Of Generational Cycles, Kondratieff Waves, And Credit Expansion

While cycle or wave analysis is often dismissed for its tough-to-utilize-going-forward nature, Charles Hugh-Smith and Gordon T. Long expertly and thoroughly discuss a myriad of critical processes that the world (and endogenously or exogenously human beings and markets) transitions through in this clip. The intersection of Hugh-Smith's four critical trends (generational (or Fourth Turning), wage-inflation/stagnation, credit expansion/contraction, and energy extraction/depletion) is where we find ourselves as he notes directly that the generational cycle (of four twenty-year cycles culminating in massive geopolitical upheaval) is due to climax in the not-too-distant future. This presentation, which builds on the idea of behavioral changes and the generational knowledge transfer that for instance is now missing from the last great depression (do we need to learn the lesson of "excess credit is bad" once again?), is akin to 'everything you wanted to know about long-waves in social, political, and economic cycles but were afraid to ask'.

Again and again throughout human history, we fall victim to excesses of credit creation as we lose the experiential wisdom to just-say-no. Other topics in this extensive but brief discussion include S-Curve tipping points in the life-cycle of financialization, the wedge of uncertainty in US stocks and how it ties into the coordinated easing of global central banks, the USD as last to fail (least worst) of the major currencies (and the criticality of EURJPY as a carry-trade cross unwind), how BoJ intervention trickles down into buying US Treasuries, and why interest rates will never be allowed to rise again due to the leverage and collateral contagion.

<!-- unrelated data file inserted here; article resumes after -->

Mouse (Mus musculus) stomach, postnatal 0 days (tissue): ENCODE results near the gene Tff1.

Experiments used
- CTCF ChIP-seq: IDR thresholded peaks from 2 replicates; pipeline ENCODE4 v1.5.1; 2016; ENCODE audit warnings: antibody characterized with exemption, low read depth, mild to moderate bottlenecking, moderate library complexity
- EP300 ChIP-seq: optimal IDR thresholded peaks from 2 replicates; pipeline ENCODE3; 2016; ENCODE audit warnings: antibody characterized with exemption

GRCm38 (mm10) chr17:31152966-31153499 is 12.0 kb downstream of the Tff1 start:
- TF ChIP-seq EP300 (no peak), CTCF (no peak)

• Introduction to around 5:00
  • Around 5:55 (to around 10:20) Charles Hugh-Smith discusses the intersection of four long-term cycles.
  • Energy dependency is briefly discussed from 10:20 and transitions into Martin Armstrong's economic confidence model - where critically the idea of the third generation (i.e. you learning from your grand-parents) as the tipping point in human experience.
  • At around 12:15 Charles and Gordon discuss the S-curve - in this case applied to the life-cycle of financialization and how debt has flipped from a positive to a negative now as we have crossed the saturation or tipping point.
  • Around 14:00 the two chaps discuss Coppock Curves and go on to the wedge of uncertainty that exists in the US equity markets.
  • At 16:20 Long ties in the coordinated easing from global central banks to this rising wedge formation in stocks and goes on at around 18:10 to note how he sees the USD as the last of the major currencies to fail
  • At 20:30 they begin to discuss the collateral contagion effects should interest rates ever be allowed to rise in the US (or Japan)
  • From 22:00 Long discusses his Gann analysis of the S&P 500 and the long-term dramatic downside he expects in nominal values for this index.